Edna Drinkwater School is a K-8 school in the town of Northport on the Penobscot Bay. Over 25 years ago, a special education teacher (who was also an organic gardener) started the Drinkwater School garden tradition. Vegetables and herbs were grown and salsa was made and sold to the school community, providing seed money for the following year. Each year, other classes became more involved, using math to measure plot size, graphing and weighing the produce, selling vegetables to the community, and donating to the local soup kitchen and food pantry. Despite inevitable staff turnover, the garden continued, varying in size and production, but always remaining a vital part of the school culture.
Within the last seven years, the garden project has again expanded, and continues to be supported by students, families, staff, administration, the school board, and community members. Below are sample school gardening projects to give you an idea of the growth and reach of the garden program over the years.
Garden and Greenhouse Expansion
- During 2020-2021, students expanded the garden by creating a rock garden shaped as a peace sign.
- In the 2021-2022 school year, students worked with a parent volunteer to rebuild some of the original raised beds that were falling apart.
- In the 2022-2023 school year, an after school program was started by the same parent volunteer in order to rebuild the rest of the old raised beds.
- During the 2015-2016 school year, the middle school students petitioned the school board and community for funds to build a large greenhouse on campus. With their former science teacher, students evaluated three different designs, noting initial costs and future operating costs, and made a recommendation to the board for a 33’-diameter geodesic growing dome.
- With the increase in available growing space in the greenhouse, it was essential that they had a garden sizable enough to support the expanded production. 5th and middle school students then built six raised beds during the 2017-2018 school year.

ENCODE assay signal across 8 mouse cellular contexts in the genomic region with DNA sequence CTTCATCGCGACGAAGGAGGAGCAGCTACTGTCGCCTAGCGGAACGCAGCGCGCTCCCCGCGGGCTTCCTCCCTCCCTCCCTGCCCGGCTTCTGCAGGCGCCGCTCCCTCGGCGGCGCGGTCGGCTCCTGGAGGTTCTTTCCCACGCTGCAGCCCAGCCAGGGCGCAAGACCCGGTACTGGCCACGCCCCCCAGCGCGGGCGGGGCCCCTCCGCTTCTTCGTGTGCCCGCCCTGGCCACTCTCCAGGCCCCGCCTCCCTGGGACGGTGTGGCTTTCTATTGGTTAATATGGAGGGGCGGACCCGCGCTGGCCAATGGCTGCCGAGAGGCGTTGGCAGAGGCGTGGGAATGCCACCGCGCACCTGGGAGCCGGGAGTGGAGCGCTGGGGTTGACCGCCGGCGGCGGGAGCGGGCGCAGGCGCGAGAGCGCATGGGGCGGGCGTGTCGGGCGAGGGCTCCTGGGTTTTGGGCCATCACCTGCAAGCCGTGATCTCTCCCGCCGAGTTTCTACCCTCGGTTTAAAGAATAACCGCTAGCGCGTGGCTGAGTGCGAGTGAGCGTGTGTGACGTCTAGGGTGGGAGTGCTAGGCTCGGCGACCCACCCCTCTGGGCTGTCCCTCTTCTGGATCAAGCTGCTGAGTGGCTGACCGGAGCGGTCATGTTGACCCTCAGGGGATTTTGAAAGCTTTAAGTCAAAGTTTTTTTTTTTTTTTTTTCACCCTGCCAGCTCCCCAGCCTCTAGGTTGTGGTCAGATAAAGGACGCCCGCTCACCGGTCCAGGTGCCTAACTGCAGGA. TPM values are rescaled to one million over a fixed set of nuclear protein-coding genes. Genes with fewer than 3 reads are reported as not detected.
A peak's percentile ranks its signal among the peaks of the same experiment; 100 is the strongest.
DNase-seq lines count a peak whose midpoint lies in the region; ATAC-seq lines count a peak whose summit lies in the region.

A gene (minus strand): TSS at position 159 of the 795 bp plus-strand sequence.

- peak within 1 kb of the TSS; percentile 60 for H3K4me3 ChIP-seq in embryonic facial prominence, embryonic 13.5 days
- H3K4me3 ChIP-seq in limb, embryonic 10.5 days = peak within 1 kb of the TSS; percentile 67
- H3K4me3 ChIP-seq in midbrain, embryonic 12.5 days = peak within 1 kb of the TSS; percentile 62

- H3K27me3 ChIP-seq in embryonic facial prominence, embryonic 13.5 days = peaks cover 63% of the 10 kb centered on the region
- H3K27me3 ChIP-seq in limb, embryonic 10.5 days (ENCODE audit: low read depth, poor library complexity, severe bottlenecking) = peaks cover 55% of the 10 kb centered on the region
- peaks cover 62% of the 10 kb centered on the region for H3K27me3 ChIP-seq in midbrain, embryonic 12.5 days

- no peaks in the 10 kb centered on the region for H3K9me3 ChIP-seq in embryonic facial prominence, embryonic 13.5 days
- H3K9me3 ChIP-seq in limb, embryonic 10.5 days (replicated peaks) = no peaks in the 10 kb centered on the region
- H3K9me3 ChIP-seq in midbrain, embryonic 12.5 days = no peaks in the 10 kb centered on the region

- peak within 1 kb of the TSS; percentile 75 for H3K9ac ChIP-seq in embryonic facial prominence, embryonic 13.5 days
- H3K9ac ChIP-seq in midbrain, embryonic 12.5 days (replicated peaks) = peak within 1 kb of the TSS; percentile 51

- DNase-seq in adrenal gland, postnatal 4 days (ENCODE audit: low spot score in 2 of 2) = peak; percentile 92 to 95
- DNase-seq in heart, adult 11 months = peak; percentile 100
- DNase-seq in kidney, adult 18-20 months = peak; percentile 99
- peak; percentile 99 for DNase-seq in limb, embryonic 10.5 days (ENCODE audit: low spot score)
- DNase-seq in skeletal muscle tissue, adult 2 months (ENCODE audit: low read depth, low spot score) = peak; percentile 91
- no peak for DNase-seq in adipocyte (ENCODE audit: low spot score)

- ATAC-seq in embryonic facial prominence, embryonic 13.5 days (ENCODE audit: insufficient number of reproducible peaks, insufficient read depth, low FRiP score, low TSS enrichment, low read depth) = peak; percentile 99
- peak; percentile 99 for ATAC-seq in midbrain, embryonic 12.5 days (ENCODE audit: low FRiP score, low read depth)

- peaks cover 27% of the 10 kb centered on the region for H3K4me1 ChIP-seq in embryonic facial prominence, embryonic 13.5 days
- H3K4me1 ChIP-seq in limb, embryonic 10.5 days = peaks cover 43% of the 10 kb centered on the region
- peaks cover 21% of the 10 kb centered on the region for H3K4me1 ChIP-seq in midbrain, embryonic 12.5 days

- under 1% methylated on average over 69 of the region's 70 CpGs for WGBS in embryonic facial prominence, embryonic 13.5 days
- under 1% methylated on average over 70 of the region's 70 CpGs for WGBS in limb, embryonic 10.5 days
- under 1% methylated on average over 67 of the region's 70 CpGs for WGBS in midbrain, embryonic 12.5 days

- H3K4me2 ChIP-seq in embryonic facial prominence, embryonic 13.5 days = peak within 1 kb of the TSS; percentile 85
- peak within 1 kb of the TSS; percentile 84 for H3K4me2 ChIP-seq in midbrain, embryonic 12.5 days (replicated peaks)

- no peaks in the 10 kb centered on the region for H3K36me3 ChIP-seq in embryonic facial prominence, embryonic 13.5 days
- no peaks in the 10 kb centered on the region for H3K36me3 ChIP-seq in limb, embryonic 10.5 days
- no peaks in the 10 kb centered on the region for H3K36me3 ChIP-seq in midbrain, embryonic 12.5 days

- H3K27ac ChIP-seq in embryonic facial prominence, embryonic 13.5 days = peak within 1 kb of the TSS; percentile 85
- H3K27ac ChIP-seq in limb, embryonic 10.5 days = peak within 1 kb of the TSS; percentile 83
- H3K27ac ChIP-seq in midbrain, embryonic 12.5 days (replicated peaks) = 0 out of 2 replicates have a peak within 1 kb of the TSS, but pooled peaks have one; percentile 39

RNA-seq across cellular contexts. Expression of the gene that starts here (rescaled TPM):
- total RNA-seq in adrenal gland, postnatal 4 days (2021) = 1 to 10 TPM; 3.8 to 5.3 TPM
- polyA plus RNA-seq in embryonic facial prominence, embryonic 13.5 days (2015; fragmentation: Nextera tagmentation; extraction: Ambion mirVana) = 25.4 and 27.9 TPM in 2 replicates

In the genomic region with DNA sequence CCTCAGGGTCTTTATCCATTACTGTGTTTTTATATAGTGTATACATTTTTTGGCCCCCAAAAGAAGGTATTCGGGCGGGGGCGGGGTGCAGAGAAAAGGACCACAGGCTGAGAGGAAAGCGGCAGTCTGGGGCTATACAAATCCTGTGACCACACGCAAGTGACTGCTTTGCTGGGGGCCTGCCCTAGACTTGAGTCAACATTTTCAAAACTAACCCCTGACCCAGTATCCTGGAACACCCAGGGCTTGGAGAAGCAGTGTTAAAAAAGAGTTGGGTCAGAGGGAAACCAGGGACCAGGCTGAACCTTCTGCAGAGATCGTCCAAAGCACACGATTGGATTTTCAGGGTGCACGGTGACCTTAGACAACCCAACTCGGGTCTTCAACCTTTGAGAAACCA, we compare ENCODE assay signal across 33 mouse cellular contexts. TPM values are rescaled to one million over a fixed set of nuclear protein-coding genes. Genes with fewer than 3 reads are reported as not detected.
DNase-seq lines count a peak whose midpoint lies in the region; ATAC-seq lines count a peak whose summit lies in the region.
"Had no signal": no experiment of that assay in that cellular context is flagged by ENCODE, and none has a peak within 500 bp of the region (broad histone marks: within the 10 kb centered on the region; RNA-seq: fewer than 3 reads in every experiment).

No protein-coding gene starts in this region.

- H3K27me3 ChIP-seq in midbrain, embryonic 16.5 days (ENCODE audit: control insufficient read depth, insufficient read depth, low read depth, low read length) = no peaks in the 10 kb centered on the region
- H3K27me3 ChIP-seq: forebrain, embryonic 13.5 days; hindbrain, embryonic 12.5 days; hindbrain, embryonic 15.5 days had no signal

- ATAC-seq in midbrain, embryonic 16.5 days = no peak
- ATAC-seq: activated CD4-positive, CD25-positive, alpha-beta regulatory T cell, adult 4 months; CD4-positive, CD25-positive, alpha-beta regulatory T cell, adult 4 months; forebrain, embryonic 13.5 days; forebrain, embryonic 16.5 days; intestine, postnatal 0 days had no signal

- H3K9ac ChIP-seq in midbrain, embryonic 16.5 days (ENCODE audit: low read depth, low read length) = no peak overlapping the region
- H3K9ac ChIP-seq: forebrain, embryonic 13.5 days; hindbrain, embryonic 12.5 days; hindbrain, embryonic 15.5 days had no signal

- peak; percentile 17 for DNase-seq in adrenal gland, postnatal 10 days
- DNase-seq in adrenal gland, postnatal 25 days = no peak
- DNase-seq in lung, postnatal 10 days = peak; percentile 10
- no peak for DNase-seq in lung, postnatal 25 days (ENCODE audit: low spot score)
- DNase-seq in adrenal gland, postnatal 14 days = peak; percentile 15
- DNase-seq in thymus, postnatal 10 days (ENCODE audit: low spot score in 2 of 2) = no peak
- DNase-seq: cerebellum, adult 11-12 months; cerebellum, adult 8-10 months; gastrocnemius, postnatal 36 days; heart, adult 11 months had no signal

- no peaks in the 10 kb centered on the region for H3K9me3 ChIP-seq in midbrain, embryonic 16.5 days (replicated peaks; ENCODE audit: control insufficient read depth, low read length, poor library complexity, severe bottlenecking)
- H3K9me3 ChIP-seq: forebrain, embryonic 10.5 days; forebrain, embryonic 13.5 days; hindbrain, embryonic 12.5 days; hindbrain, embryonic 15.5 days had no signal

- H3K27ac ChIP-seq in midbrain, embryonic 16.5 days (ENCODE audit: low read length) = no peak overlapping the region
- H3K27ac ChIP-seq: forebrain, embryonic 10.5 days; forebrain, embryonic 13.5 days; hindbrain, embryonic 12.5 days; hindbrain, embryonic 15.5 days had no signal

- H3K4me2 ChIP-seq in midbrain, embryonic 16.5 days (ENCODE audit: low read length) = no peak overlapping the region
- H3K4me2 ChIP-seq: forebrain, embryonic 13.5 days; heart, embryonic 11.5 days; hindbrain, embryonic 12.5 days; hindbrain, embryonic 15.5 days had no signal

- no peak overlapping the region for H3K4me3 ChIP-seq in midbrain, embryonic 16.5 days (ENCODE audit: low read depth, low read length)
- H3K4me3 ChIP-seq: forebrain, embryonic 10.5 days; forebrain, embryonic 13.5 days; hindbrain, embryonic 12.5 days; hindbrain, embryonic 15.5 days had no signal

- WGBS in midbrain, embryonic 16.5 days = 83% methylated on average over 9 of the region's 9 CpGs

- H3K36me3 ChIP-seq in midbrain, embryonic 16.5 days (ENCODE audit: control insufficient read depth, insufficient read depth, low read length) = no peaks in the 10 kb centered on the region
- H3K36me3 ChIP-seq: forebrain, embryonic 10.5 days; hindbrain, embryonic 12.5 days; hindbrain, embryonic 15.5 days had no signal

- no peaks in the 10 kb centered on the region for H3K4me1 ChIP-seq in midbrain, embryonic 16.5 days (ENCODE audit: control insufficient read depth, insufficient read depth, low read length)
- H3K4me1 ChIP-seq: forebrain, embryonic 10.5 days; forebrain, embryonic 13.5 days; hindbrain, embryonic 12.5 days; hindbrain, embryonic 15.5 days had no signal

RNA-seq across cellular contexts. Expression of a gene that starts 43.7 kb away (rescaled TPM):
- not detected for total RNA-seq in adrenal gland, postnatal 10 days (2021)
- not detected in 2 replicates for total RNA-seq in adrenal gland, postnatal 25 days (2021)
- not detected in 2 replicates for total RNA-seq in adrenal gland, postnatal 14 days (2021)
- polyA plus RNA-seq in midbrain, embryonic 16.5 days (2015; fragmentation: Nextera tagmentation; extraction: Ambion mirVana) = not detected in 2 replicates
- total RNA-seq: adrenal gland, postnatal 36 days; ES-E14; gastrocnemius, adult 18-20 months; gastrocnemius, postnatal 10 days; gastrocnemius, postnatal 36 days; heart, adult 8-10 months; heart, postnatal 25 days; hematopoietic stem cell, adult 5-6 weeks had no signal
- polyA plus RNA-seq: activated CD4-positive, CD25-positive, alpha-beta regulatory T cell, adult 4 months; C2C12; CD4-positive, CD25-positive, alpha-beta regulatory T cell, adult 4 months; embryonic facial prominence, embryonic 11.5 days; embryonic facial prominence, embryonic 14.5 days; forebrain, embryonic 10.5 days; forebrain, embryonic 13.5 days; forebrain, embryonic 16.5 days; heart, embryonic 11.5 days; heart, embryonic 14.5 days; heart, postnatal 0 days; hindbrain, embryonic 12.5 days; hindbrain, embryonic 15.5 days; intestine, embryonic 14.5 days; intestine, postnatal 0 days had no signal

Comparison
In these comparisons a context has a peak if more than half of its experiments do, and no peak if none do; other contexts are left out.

- Incorporated into a unit on argument reading and writing in 2016-2017, the 5th grade students researched the benefits of school gardening and subsequently wrote persuasive letters to the principal asking to expand the garden. He enthusiastically agreed and students learned about siting a garden, plant needs, soil health, and conducting a soil test. They plotted and planted a new 40’ x 22’ garden, transplanting seedlings they grew in their school greenhouse. Each year, a new row has been added to the garden.
- In order to ensure the long-term sustainability of the garden, it was particularly important that the challenging summer months were adequately supported. Because volunteer efforts had not sufficed in previous years, the school wrote a grant from Maine Ag in the Classroom to support funding for a Summer Garden Coordinator who manages the garden with help from local families. The Garden Coordinator, run by the 5th and 6th grade math and science teacher, organizes a schedule of students and volunteers for the garden throughout the summer. In exchange for their volunteer time, they are provided with produce from the garden. The school continues to support the Summer Garden Coordinator position so the garden is managed throughout the summer and the produce can then be donated to the school cafeteria in the fall.